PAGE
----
On the plane from Miami to Caracas I sat next to a woman from Caracas named Carla who had been visiting her sister in New York City for two weeks. She kept asking me "But why would you come here? Why would you leave the United States to study? Why Venezuela?" Many of the women on the trip were warned by Venezuelans to stay with the group and be careful in Caracas, and the men were told about how awesome Venezuela women are in bed by the locals.
After all the hubbub about the Caracas airport being one of the most dangerous and all the things that could go wrong, yesterday turned out to be crazy long and boring. We woke up at 4AM in Miami, did the airport thing (i.e. waiting, security, waiting, trying to sleep and not succeeding, waiting...) Arriving in Caracas was the easiest customs and immigration I've ever gone through. The woman didn't even ask me any questions, just stamped my passport. There were about 23 of us, spread between two flights with a guide from the school we're going to.
Then we sat for 6 hours. Exchanging money took about 10 minutes and for $100 I got BfS550. I'll exchange more cash later for a better (ie nonlegal) exchange rate. Then we spent our time sitting. Truly just sitting. We chatted and did sudoku and ate some food... and sat. Our flight was delayed an hour and a half (which is pretty normal) and so finally we left at 8:30, arrived in El Vigo at 9:30 and got on a bus for two hours through the mountains. It would not have been two hours if there had not been a very slow logging truck in front of us, or if there were not so many speed bumps - three in a row every few miles where we had to slow to a nearly complete stop.
11:15 we finally arrived at VENUSA the school, and met a lot of host families standing around with signs with our names on them. My roommate Kirsten and I had to wait about 20 minutes for our family to show up, and take us back to their apartment about a mile away from the school. They live on a higher floor 2 bedroom apartment where we have our own room and bathroom. They went over a few house rules and I got the gist of it. I'll need to learn Spanish quickly, but it's good to know I can do the basics and people more or less understand me. I think my most father speaks English but he's holding back and making us practice Spanish, which is for the best. We get 2 meals a day with them, as well as drinkable water and directions around the city.
Water is rationed in Venezuela so at about 9 or 10 PM we no longer have water, definitely not hot water. One thing I've learned: growing up with my parents prepared me for Venezuelan bathrooms. You can't flush your toilet paper down the toilets. Luckily this is second nature to me. There have also been power outages lately, so for a few hours every day each state will not have electricity. It's hard to know when this will happen and what time of the day, so there's always the chance we'll be with no electricity for a few hours.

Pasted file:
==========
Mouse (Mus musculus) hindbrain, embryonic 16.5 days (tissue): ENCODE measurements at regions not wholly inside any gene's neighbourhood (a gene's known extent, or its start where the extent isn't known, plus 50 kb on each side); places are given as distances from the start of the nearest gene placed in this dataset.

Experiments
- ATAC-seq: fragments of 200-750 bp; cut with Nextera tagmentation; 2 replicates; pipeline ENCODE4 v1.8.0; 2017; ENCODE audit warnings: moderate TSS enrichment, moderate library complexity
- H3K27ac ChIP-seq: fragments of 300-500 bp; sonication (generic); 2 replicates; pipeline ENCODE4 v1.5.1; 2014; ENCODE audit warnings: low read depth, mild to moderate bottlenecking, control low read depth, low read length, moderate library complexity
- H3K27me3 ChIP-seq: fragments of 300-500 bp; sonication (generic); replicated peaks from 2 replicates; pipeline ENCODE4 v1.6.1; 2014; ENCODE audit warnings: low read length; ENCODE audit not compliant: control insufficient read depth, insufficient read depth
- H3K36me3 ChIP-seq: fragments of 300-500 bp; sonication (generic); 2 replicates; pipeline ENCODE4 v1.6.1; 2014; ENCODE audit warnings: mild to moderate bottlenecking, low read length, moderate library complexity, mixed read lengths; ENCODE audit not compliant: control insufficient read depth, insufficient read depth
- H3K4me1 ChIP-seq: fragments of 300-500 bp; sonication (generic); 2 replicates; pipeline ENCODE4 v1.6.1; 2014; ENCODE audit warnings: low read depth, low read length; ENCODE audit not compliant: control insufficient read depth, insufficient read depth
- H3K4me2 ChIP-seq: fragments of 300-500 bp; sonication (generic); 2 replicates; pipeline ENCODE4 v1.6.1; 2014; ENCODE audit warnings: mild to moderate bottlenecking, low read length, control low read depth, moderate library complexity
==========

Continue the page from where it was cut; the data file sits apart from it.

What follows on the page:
I texted Aaron, told him I made it and he was able to call me for about 10 minutes. So it officially works for people to call me here. I can't check phone messages and can only receive and send 50 texts a month, so it would be best if everyone just called if you want to talk and if I don't answer call back later. After the phone call, I fell asleep immediately.
This morning we were given breakfast and coffee, then met another US student living in the building and her host sister, who took us to school. She spoke to us in Spanish, and explained the walk and how to use the buses at the end of the day when it is more dangerous to walk, especially across the bridge where there is not working street lights. Rosa the host sister is a really amazing woman who knows 7 languages fluently, is a professor at the University of Los Andes and is 20 years old.
At school we had an orientation and signed up for classes. Looks like I'll be in class from 8AM till 2:45PM (time difference from MN being a half hour ahead) every day, except Thursdays when I only have my morning class. So far the city is beautiful. We're surrounded by mountains. Everything is green and pretty wet today. After afternoon orientation we'll be taking a walking tour of the city, and learning more about the ways in which we can travel around the nearby National Parks and the country on the weekends while we're here.